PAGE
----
**Spatial dimensions** are the dimensions used in many fields of mathematics.

## DimensionsEdit

**Dimension 0—a mathematical point**Edit

Dimension 0 is literally a point in space. Points can be described by coordinates, (x, y), and graphed on a coordinate plane. Since a 0-dimensional object has neither length, width, nor depth, it is immeasurable.

Vertices*: 2^{0} = 1

Total Possible Lines†: (1 * 0)/2 = 0

**Dimension 1—a line**Edit

Dimension 1 is any two 0-dimensional points connected with a line, ray, or segment. A 1-dimensional object can only be measured in length. If you were a 0-dimensional object looking at a 1-dimensional line, you would see a point that appears and disappears where the line is. In other words, the line would appear in cross-sections of points. 1-dimensional lines can stretch for an eternity.

Vertices: 2^{1} = 2

Total Possible Lines: (2 * 1)/2 = 1

**Dimension 2—a flat plane**Edit

Dimension 2 is at least two 1-dimensional lines that either connect or intersect to form a plane. A plane has width and length. To a 1-dimensional line, a plane appears as both lines and points.

Vertices: 2^{2} = 4

Total Possible Lines: (4 * 3)/2 = 6

**Dimension 3—3-dimensional space**Edit

Dimension 3 is at least two planes that either connect or intersect to form 3-dimensional space. 3-dimensional space has length, width, and height. A 2-dimensional plane would see space as a cross section of definite 2-dimensional shapes.

Vertices: 2^{3} = 8

Total Possible Lines: (8 * 7)/2 = 28

**Dimension 4—4-dimensional space**Edit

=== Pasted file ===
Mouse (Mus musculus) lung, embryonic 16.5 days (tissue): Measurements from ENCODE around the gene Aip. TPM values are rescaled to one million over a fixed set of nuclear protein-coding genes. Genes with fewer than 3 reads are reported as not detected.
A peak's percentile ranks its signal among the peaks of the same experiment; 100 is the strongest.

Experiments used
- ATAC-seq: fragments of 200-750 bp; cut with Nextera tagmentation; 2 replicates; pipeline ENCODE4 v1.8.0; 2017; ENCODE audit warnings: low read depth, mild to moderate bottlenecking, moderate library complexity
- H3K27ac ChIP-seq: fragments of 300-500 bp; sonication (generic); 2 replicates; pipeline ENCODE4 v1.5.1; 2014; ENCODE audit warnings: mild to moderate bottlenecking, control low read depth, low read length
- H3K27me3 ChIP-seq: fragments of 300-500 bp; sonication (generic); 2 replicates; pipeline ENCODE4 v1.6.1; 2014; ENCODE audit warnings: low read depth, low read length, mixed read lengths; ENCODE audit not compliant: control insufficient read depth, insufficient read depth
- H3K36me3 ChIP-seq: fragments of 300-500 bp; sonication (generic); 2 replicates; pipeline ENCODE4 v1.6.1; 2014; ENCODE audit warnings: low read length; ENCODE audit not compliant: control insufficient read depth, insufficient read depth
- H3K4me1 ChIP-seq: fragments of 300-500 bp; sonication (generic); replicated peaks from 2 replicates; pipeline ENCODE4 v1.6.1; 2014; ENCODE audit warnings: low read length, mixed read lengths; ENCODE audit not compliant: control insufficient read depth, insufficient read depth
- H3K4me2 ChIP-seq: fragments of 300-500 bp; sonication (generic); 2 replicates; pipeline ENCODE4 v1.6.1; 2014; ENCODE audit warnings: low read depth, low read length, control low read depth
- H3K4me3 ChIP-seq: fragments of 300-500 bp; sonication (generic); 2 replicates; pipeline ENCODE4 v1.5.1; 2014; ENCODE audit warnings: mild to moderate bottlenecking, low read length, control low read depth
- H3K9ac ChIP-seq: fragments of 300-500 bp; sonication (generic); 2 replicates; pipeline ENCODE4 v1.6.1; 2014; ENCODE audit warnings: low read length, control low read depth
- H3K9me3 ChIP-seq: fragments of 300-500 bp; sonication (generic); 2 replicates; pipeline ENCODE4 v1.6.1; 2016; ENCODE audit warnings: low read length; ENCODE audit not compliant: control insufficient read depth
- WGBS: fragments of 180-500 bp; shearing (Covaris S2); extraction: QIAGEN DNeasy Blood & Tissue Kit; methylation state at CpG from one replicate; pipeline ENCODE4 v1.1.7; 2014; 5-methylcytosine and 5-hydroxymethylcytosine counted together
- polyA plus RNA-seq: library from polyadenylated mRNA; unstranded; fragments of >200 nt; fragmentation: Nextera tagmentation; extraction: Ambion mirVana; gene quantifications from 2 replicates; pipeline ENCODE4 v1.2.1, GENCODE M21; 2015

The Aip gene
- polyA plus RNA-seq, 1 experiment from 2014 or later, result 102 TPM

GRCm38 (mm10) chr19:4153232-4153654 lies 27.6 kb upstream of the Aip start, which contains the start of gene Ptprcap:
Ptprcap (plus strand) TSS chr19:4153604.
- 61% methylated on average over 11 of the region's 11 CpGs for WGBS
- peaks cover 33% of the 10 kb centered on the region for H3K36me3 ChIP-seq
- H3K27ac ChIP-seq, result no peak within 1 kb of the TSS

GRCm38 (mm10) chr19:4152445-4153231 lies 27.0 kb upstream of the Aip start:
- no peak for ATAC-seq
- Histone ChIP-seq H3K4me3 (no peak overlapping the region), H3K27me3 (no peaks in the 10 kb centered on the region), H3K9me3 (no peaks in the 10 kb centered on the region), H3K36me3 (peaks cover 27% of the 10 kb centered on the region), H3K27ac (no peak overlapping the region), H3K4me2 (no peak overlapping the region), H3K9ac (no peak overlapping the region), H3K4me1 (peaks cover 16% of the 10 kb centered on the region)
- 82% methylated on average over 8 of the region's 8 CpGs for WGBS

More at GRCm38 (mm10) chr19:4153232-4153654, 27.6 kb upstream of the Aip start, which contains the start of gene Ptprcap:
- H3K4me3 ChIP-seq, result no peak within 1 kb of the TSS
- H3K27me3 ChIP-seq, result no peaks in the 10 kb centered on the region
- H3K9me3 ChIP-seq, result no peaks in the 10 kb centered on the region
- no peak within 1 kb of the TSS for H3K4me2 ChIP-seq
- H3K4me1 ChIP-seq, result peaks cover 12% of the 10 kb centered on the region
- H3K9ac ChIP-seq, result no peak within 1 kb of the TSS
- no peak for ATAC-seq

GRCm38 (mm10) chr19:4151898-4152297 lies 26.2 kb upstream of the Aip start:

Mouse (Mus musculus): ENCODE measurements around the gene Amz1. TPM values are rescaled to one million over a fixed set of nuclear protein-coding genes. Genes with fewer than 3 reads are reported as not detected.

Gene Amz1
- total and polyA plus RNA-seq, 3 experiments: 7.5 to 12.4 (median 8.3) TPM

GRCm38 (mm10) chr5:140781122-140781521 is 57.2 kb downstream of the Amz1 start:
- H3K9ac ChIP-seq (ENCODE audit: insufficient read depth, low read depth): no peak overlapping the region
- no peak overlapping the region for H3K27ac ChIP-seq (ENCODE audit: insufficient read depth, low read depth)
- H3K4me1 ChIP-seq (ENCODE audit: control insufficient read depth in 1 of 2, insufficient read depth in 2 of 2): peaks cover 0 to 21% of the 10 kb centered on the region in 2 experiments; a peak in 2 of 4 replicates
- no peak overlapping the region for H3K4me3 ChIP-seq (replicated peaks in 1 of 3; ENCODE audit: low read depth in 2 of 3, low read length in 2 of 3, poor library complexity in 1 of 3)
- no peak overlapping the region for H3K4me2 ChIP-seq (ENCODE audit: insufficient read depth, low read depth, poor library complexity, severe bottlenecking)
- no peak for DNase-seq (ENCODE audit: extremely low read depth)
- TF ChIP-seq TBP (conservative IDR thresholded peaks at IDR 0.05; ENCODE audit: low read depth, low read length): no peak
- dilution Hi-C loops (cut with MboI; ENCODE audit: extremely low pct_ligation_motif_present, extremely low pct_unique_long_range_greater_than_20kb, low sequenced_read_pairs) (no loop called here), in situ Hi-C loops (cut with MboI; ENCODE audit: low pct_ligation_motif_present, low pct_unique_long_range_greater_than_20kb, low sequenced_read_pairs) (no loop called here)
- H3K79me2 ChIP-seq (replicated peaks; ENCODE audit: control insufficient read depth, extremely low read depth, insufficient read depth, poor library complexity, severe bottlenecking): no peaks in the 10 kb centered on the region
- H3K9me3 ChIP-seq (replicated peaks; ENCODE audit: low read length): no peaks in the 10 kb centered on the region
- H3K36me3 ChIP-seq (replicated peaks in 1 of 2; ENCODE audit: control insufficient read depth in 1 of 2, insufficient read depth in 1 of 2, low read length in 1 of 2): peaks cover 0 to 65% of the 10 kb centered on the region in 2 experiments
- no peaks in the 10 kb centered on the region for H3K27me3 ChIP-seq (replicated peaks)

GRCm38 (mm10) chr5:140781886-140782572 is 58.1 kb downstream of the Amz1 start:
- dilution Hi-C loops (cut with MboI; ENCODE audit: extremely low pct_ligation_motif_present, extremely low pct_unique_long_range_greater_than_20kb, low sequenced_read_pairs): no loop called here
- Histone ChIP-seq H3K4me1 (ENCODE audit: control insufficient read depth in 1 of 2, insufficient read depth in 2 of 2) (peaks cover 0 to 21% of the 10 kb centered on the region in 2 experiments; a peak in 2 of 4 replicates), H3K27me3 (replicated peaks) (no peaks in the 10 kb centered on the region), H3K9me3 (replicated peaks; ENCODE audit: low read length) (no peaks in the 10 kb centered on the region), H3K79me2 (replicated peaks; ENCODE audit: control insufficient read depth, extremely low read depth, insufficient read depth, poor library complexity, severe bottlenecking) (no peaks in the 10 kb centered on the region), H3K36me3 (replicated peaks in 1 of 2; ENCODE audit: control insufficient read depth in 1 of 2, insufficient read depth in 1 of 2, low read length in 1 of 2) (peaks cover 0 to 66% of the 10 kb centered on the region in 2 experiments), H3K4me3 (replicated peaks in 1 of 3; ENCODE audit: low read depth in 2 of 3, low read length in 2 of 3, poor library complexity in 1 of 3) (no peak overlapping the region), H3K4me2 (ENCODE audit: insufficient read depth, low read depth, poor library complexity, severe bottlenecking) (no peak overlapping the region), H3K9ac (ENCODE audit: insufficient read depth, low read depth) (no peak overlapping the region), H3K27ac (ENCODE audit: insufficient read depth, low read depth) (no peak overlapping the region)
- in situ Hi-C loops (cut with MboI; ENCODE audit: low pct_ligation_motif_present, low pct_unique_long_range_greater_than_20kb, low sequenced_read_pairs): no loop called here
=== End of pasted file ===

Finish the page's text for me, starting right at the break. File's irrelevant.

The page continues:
4-dimensional space is made when at least two 3-dimensional spaces converge and/or intersect. Imagining this dimension and onwards is notoriously difficult for our minds to conjure, with each new dimension becoming increasingly complex and consequentially harder to conjure.

Vertices: 2^{4} = 16

Total Possible Lines: (16 * 15)/2 = 120

**Dimensions 5 and Above—***x*-dimensional spaceEdit

*x*-dimensional space

Each dimension after dimension 4 is a more complex version of space than the previous. For example, 5-dimensional space is made by intersecting multiple 4-dimensional spaces, and 6-dimensional space is made by intersecting multiple 5-dimensional spaces, and so on and so forth.

For dimension 5,

Vertices: 2^{5} = 32

Total Possible Lines: (32 * 31)/2 = 496

For dimension 6,

Vertices: 2^{6} = 64

Total Possible Lines: (64 * 63)/2 = 2,016

For dimension 7,

Vertices: 2^{7} = 128

Total Possible Lines: (128 * 127)/2 = 8,128

For dimension 8,

Vertices: 2^{8} = 256

Total Possible Lines: (256 * 255)/2 = 32,640

For dimension 9,

Vertices: 2^{9} = 512

Total Possible Lines: (512 * 511)/2 = 130,816

(For more info on these calculations, consult notes * and †.)

## See AlsoEdit

## NotesEdit

*You can calculate the number of vertices an *x*-dimensional cube has with 2^{x}.

†All the possible unique lines that can be drawn between each of the vertices. You can calculate this using $ \frac{(2^x)(2^x-1)}{2}\, $, where *x* is the number of dimensions.